Billy, many thanks for a great video. I have been making bread for about 10 years and have clearly been rushing things too much and perhaps using too much yeast. Your loaf looked amazing. Can I just confirm one thing. The temperature you suggest for the water I'm guessing that's in Fahrenheit and not Celsius.

    Reply
  47. Madhavi Singamsetty Posted on June 20, 2019 at 11:16 pm

    Hi, I just made the bread, but top crust became soft once it cool down. What can I do make it stay crispy. Taste great.

    Reply
  48. Marc Gaspard Posted on June 23, 2019 at 6:43 am

    Hi Chef … baked it… and was fantastic and tasty. One small problem for me though was the air pockets were relatively less. Probably it was because of the room temperature that the yeast did not grow well… should I leave it for additional time ? Great taste and great recipe

    Reply
  49. Eduardo Squidwardo Posted on June 23, 2019 at 5:12 pm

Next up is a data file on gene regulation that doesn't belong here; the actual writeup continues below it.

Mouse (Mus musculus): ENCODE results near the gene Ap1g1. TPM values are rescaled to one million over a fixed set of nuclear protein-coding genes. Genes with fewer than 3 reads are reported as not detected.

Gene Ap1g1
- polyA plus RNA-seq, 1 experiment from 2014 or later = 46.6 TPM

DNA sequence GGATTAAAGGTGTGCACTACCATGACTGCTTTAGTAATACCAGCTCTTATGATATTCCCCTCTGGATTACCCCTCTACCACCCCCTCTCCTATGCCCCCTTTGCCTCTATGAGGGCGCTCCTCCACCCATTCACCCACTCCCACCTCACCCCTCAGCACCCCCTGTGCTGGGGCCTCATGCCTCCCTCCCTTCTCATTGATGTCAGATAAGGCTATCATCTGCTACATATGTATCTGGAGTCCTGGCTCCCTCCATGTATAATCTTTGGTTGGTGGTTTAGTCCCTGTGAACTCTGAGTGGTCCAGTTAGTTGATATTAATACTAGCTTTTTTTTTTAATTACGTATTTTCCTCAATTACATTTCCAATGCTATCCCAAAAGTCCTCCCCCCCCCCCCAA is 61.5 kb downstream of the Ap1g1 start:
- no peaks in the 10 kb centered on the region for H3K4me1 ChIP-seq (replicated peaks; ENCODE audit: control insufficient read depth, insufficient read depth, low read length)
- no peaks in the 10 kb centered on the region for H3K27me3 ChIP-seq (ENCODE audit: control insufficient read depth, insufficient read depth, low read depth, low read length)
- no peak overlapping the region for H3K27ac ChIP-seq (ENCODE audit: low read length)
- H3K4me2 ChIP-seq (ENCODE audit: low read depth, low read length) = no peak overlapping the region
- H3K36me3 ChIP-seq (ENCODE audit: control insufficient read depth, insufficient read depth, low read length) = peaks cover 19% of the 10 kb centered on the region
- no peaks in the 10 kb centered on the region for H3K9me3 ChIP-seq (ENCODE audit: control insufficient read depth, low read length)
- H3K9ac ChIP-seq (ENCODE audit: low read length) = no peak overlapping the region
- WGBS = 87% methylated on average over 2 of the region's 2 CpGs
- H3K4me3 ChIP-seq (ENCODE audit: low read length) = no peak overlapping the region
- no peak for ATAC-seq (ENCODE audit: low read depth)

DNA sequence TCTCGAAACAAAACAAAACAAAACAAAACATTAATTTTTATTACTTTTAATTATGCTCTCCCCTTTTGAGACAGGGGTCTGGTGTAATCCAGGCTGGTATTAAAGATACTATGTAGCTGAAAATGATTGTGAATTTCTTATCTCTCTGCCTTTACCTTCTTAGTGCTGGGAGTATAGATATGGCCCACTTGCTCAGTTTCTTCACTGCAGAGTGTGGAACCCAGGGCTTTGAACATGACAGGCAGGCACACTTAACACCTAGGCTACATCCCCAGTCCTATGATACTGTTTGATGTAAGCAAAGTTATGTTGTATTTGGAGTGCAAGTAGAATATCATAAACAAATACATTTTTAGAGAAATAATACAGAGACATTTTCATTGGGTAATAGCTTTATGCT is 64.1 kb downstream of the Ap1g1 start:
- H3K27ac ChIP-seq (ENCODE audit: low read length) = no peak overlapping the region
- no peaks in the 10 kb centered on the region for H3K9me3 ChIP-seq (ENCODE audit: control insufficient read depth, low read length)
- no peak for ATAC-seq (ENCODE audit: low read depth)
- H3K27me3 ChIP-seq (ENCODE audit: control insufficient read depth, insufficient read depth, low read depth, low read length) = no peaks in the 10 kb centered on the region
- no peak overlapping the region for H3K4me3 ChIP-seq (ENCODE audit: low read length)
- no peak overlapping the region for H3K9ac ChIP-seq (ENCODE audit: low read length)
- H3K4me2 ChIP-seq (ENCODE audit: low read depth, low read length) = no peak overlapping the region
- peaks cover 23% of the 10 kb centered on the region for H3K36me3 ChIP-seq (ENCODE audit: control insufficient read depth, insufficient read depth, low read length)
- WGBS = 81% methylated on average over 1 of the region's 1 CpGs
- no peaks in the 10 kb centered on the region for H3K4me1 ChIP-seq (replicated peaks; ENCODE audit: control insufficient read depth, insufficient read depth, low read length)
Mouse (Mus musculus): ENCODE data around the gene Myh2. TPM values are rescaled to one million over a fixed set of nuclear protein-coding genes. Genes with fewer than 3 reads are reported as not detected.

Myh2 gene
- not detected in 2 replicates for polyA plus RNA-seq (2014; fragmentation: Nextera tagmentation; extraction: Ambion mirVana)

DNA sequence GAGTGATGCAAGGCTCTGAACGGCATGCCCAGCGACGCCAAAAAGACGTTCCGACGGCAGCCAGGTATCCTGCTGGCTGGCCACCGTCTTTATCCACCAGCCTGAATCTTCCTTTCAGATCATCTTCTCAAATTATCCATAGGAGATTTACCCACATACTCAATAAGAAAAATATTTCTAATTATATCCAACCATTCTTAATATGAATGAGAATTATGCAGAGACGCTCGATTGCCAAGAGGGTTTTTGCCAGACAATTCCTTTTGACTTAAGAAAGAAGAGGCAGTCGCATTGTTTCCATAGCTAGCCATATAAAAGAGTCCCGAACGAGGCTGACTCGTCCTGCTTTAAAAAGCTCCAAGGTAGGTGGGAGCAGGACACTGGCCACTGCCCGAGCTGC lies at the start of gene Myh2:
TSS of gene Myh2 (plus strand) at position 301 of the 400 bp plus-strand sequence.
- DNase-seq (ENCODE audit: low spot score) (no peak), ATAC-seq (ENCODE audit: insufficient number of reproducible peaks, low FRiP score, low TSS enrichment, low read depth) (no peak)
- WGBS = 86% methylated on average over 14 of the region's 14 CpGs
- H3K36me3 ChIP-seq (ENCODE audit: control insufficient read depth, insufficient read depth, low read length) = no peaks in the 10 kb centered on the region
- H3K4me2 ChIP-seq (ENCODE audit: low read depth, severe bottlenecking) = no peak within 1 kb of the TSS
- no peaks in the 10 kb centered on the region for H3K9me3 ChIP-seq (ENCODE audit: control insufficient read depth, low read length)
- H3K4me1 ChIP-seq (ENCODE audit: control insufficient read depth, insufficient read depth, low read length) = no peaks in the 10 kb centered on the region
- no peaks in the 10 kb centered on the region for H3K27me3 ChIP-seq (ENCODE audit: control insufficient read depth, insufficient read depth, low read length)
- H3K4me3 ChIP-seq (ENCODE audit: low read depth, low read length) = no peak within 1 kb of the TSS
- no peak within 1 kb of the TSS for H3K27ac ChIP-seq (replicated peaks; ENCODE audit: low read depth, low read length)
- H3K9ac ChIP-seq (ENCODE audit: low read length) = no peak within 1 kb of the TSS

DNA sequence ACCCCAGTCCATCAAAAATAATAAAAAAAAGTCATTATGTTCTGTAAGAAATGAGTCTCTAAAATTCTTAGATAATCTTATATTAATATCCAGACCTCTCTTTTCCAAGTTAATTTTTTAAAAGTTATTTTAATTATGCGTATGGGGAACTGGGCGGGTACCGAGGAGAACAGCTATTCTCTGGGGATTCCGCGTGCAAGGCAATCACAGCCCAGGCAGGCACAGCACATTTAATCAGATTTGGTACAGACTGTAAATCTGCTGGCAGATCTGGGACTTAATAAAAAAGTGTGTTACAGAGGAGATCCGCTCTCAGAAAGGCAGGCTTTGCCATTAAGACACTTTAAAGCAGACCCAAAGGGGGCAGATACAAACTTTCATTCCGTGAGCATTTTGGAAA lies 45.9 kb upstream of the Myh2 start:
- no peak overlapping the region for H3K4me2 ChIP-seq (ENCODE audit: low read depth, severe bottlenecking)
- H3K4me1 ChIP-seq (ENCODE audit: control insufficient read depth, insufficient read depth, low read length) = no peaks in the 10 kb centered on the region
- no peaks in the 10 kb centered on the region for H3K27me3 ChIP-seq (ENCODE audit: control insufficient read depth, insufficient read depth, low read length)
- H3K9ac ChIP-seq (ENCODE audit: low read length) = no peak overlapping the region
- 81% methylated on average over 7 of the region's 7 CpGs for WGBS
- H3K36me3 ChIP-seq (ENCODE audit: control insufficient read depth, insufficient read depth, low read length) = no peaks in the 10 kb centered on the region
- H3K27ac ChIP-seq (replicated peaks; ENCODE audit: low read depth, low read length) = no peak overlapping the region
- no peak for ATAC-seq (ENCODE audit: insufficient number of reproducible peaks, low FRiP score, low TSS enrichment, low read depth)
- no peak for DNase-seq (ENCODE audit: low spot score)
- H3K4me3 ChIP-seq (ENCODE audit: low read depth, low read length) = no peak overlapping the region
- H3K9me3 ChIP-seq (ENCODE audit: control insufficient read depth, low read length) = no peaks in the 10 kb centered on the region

easily the best recipe i've followed, thanks!

    Reply
  50. gilad bushari Posted on June 24, 2019 at 1:35 pm

    thanks for the recipe. I dont understand how your daugh not so wet and sticky as you use 80% hydration. After you finished the autolysis process the dough looked so dry. mine was sticky and wet all the way/

    Reply
  51. FreeEditor Posted on June 25, 2019 at 12:31 am

    "Roll up your sleeves"
    Sleeves are not rolled up, the OGs are too cool

    Reply
  52. Steven Green Posted on June 25, 2019 at 6:52 pm

    Why throw the yeast in the dough instead of activating it first? Beginners question i know. But i see that as extra effort.

    Reply
  53. drexldog Posted on June 25, 2019 at 7:04 pm

    Why not add the yeast and salt to the flour before the water? Sorry if that's been asked already.
    Looks good regardless. Will definitely be trying this recipe

    Reply
  54. Tom tome Posted on June 25, 2019 at 9:53 pm

    Thank you for the recipe I'm only 13 and I have been baking bread for the past 5 years I started with a inside oven and made a earthan oven about a year and a half ago thanks again and I'm going to try this recipe good bless you.

    Reply